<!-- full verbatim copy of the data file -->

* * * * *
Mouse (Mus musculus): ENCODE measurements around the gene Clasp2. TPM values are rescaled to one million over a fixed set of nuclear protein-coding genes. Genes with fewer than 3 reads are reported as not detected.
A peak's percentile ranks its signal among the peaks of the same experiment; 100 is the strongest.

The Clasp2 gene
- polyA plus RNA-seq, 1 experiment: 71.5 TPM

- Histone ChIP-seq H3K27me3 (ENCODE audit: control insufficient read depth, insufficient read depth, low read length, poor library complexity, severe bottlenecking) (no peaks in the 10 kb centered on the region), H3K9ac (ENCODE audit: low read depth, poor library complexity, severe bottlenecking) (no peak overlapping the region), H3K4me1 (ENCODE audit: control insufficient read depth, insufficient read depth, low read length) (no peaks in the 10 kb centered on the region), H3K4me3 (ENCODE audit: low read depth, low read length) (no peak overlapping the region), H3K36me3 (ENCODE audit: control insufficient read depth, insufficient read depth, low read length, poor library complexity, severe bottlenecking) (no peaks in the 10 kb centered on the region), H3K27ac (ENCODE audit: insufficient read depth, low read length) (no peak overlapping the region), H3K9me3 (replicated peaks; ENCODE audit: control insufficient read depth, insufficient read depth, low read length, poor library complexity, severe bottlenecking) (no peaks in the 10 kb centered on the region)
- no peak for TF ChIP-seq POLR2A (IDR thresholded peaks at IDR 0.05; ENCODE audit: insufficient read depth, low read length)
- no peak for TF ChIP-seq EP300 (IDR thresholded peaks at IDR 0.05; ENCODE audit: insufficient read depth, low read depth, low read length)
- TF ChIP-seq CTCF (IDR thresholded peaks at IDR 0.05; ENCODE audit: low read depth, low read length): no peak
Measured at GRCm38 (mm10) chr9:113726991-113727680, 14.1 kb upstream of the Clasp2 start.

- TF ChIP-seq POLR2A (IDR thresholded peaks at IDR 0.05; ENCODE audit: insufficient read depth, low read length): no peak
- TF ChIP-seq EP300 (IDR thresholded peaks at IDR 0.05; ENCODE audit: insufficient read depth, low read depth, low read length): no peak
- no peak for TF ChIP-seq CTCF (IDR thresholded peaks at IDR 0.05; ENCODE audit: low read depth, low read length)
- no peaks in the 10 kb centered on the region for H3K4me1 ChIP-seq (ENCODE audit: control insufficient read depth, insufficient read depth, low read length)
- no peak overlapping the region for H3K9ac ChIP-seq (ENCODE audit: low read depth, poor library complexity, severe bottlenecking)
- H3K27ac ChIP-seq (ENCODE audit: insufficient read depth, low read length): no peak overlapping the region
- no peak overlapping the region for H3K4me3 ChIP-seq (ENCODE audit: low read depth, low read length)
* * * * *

Mouse (Mus musculus): ENCODE measurements around the gene Clasp2. TPM values are rescaled to one million over a fixed set of nuclear protein-coding genes. Genes with fewer than 3 reads are reported as not detected.
A peak's percentile ranks its signal among the peaks of the same experiment; 100 is the strongest.

The Clasp2 gene
- polyA plus RNA-seq, 1 experiment: 71.5 TPM

- Histone ChIP-seq H3K27me3 (ENCODE audit: control insufficient read depth, insufficient read depth, low read length, poor library complexity, severe bottlenecking) (no peaks in the 10 kb centered on the region), H3K9ac (ENCODE audit: low read depth, poor library complexity, severe bottlenecking) (no peak overlapping the region), H3K4me1 (ENCODE audit: control insufficient read depth, insufficient read depth, low read length) (no peaks in the 10 kb centered on the region), H3K4me3 (ENCODE audit: low read depth, low read length) (no peak overlapping the region), H3K36me3 (ENCODE audit: control insufficient read depth, insufficient read depth, low read length, poor library complexity, severe bottlenecking) (no peaks in the 10 kb centered on the region), H3K27ac (ENCODE audit: insufficient read depth, low read length) (no peak overlapping the region), H3K9me3 (replicated peaks; ENCODE audit: control insufficient read depth, insufficient read depth, low read length, poor library complexity, severe bottlenecking) (no peaks in the 10 kb centered on the region)
- no peak for TF ChIP-seq POLR2A (IDR thresholded peaks at IDR 0.05; ENCODE audit: insufficient read depth, low read length)
- no peak for TF ChIP-seq EP300 (IDR thresholded peaks at IDR 0.05; ENCODE audit: insufficient read depth, low read depth, low read length)
- TF ChIP-seq CTCF (IDR thresholded peaks at IDR 0.05; ENCODE audit: low read depth, low read length): no peak
Measured at GRCm38 (mm10) chr9:113726991-113727680, 14.1 kb upstream of the Clasp2 start.

- TF ChIP-seq POLR2A (IDR thresholded peaks at IDR 0.05; ENCODE audit: insufficient read depth, low read length): no peak
- TF ChIP-seq EP300 (IDR thresholded peaks at IDR 0.05; ENCODE audit: insufficient read depth, low read depth, low read length): no peak
- no peak for TF ChIP-seq CTCF (IDR thresholded peaks at IDR 0.05; ENCODE audit: low read depth, low read length)
- no peaks in the 10 kb centered on the region for H3K4me1 ChIP-seq (ENCODE audit: control insufficient read depth, insufficient read depth, low read length)
- no peak overlapping the region for H3K9ac ChIP-seq (ENCODE audit: low read depth, poor library complexity, severe bottlenecking)
- H3K27ac ChIP-seq (ENCODE audit: insufficient read depth, low read length): no peak overlapping the region
- no peak overlapping the region for H3K4me3 ChIP-seq (ENCODE audit: low read depth, low read length)